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The 2020 presidential race was hard fought—before Election Day, and after. The loser, Donald Trump, spent weeks pressuring state legislatures to overturn his defeats. His arguments hinged on Article II of the U.S. Constitution, which, his lawyers insisted, permitted legislatures to intervene. While no legislature did so in 2020, the specter of postelection legislative interference still threatens our elections and risks a constitutional crisis.

This Article explains why Article II permits no such thing. Specifically, it argues that Article II’s grant of power—whatever its content—must be read as directed only toward pre-election legislatures, not postelection ones. This claim fills major gaps in the literature. First, previous scholarship assumes that Article II is silent, or ambiguous, on postelection interference. Blocking interventions would then depend on other authorities—like the Due Process Clause or state-constitutional provisions—ill-suited for the job. This Article shows, however, that Article II itself unambiguously bars postelection interference. Second, this Article sidesteps the debate about “independent state legislature” (ISL) theory—the focus of most scholarship on the 2020 election. Its argument holds, that is, regardless of what one believes about ISL doctrine. At the same time, this argument remains vital even after the Supreme Court snubbed ISL logic in Moore v. Harper. That decision leaves ample room, this Article argues, for Bush v. Gore-style debacles that foil state courts in constraining rogue legislatures.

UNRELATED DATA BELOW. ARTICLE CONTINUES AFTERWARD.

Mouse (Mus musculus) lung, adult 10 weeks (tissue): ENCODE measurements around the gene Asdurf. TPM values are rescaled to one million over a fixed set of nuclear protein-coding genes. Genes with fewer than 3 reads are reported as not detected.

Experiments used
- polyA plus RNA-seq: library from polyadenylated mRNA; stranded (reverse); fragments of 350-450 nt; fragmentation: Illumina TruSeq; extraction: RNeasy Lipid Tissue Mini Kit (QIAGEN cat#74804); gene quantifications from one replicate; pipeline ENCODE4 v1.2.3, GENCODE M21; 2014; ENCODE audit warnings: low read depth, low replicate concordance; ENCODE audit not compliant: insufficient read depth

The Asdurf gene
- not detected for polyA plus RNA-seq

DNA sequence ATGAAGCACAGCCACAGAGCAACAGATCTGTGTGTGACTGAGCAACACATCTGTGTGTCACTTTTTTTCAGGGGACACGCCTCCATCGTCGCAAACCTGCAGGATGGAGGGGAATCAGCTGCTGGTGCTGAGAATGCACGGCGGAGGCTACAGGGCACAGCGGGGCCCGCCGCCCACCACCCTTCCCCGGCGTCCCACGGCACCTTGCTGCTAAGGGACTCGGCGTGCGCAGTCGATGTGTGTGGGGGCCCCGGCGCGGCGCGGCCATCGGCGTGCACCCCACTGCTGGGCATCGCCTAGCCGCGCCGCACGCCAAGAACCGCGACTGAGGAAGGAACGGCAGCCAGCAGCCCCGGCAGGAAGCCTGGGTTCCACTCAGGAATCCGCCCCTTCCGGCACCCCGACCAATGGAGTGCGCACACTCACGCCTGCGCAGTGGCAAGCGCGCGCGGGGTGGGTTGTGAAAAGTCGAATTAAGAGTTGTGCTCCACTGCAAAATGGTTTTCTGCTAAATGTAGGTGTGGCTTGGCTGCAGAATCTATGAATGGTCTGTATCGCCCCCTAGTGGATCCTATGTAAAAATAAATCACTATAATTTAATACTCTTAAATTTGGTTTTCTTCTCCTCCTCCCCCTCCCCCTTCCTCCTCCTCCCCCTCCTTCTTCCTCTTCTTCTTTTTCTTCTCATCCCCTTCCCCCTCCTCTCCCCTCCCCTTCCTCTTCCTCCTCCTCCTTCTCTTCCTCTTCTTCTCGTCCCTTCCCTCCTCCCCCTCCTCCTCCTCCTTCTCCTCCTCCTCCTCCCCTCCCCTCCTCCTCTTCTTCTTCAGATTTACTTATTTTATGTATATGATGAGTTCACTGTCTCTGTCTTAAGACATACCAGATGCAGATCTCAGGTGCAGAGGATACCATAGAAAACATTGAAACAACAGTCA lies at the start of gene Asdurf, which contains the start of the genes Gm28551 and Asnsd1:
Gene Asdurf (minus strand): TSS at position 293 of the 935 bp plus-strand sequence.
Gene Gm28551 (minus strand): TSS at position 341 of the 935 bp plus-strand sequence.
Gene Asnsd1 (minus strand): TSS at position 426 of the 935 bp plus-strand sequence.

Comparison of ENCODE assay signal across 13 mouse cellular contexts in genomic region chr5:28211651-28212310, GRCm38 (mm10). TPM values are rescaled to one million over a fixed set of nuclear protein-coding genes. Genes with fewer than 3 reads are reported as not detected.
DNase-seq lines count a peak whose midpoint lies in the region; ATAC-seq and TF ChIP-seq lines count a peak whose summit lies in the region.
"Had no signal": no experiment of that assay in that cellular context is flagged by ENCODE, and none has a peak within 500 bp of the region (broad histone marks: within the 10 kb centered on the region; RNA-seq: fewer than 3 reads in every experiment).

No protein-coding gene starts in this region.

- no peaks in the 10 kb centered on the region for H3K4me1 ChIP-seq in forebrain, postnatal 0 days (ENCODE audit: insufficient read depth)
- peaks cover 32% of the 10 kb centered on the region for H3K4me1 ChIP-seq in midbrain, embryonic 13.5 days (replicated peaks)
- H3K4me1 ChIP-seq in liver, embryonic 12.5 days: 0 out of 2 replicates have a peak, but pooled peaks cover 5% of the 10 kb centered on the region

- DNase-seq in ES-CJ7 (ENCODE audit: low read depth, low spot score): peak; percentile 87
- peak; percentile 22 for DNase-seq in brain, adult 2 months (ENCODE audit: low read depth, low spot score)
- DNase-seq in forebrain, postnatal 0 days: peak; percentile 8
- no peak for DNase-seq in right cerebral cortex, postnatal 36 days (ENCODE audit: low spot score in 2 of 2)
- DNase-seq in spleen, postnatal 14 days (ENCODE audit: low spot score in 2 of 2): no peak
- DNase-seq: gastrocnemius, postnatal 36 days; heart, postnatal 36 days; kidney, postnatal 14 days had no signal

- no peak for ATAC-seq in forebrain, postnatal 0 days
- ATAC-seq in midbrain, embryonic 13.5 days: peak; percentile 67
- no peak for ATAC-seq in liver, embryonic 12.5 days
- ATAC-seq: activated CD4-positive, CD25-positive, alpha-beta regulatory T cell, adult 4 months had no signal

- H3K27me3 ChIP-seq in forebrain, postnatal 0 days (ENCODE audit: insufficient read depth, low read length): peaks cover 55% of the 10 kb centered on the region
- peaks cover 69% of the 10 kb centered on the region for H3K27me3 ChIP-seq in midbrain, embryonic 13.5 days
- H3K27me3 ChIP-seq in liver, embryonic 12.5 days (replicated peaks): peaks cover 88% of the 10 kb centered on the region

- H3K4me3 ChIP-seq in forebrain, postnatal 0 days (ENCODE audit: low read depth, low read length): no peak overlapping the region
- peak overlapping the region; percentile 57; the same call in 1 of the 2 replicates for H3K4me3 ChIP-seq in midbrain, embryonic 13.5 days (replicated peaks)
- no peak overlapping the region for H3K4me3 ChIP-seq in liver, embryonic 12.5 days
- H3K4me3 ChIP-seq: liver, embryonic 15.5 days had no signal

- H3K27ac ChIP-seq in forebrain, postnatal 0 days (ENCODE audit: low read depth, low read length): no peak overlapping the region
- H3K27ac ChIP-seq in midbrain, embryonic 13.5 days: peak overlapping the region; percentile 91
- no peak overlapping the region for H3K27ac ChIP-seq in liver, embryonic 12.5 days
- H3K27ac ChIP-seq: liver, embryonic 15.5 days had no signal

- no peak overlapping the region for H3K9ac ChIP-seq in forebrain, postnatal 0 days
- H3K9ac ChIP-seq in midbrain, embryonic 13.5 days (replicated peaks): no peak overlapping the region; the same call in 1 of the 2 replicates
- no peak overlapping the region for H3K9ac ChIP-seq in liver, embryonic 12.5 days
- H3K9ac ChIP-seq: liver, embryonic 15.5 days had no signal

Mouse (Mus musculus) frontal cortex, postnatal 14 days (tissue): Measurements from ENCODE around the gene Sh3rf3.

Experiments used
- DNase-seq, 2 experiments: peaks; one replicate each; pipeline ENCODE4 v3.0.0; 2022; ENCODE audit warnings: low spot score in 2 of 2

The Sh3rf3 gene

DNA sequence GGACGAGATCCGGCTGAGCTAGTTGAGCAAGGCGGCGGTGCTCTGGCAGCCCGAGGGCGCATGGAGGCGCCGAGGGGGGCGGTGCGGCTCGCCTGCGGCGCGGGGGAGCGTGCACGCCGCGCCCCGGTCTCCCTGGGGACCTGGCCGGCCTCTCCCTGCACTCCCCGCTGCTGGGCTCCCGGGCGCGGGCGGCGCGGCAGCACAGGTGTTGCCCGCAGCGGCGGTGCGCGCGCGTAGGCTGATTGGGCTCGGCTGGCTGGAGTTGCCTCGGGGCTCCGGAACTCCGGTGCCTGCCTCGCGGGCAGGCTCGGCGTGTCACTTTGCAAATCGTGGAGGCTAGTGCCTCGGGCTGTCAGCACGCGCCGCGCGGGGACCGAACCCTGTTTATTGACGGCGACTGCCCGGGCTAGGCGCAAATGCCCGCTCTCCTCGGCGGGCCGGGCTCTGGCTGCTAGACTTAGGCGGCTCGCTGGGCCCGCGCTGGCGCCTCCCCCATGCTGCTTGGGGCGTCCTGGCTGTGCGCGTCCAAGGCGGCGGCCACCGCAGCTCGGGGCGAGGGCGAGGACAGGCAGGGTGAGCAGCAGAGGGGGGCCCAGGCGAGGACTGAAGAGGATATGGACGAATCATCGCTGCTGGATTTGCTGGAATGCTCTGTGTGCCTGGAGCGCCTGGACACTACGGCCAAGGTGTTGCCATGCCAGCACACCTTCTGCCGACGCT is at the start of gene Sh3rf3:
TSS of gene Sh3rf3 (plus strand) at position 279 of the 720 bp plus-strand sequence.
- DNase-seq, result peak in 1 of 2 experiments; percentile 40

To support its position, this Article advances four separate contentions, each sufficient to compel the above conclusion. The first contention analyzes Article II’s text according to intratextualist principles. The second unpacks the Framers’ original understanding of Article II. The third examines the original understanding behind Congress’s election-timing statute, which gives effect to Article II, Section 1, Clause 4. The fourth analyzes constitutional purpose. Finally, this Article also explains why the original understanding of Congress’s election-day statute—which let legislatures handpick presidential electors if their state “fail[ed]” to choose on Election Day—did not permit such handpicking after the 2020 election.